Cleopatra’s Underwater Palace, Egypt
Two bronze dōtaku (ritual bells), Yayoi period (about 300 BC-AD 300), Japan.
The origin of the dōtaku is thought to be the Chinese cattle bell. However, the Japanese did not practise cattle farming, so the first bells must have been imported as ritual objects. The fact that they are often found buried on isolated hill-sides and show evidence of having been buried and dug up several times, suggests their use in an agricultural ritual. - britishmuseum.org
Studio of Auguste Rodin Paris France Interior view Work in progress and Porte d’Enfer Photographed in 1907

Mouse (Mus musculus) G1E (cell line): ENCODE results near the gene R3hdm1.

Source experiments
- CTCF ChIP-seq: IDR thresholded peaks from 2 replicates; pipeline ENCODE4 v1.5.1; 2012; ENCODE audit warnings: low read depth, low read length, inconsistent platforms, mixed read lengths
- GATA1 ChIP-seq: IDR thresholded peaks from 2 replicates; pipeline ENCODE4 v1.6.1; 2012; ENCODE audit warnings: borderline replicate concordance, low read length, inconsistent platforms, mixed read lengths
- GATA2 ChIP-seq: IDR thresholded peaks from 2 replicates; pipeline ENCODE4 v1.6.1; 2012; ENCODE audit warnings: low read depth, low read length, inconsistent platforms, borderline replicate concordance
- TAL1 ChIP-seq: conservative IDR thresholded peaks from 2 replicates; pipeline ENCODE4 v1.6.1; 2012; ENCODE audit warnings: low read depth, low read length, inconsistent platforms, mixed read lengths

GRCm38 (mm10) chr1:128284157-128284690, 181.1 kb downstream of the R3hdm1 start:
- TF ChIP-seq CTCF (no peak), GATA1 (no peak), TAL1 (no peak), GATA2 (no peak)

Oil lamp finial in the form of the Kinnara, Central Java. Circa 9th/early 10th century. Bronze. Length: 25 cm
Terracotta piggy bank, made in East Java in the 15th century (via).
Postcard depicting a statue Moai Kava Kava from the collection of Ethnographic Museum of Paris. This Moai Kava Kava has been reported by Alphonse Pinart during his stopover at Easter Island. Particular fact, this Moia has reported human hair on the head and a necklace around the neck.
Harness Ornament in the Shape of a Coiled Wolf
Date: 5th–4th century B.C.
Culture: Northwest China
Dimensions: H. 2 7/8 in. (7.4 cm); W. 2 5/8 in. (6.7 cm)
Japanese clay doll from Jomon era (145 B.C.)
Barberini Faun (head detail)
sculpted in late 3rd or early 2nd century BCE.
Glyptothek, Munich, Bavaria.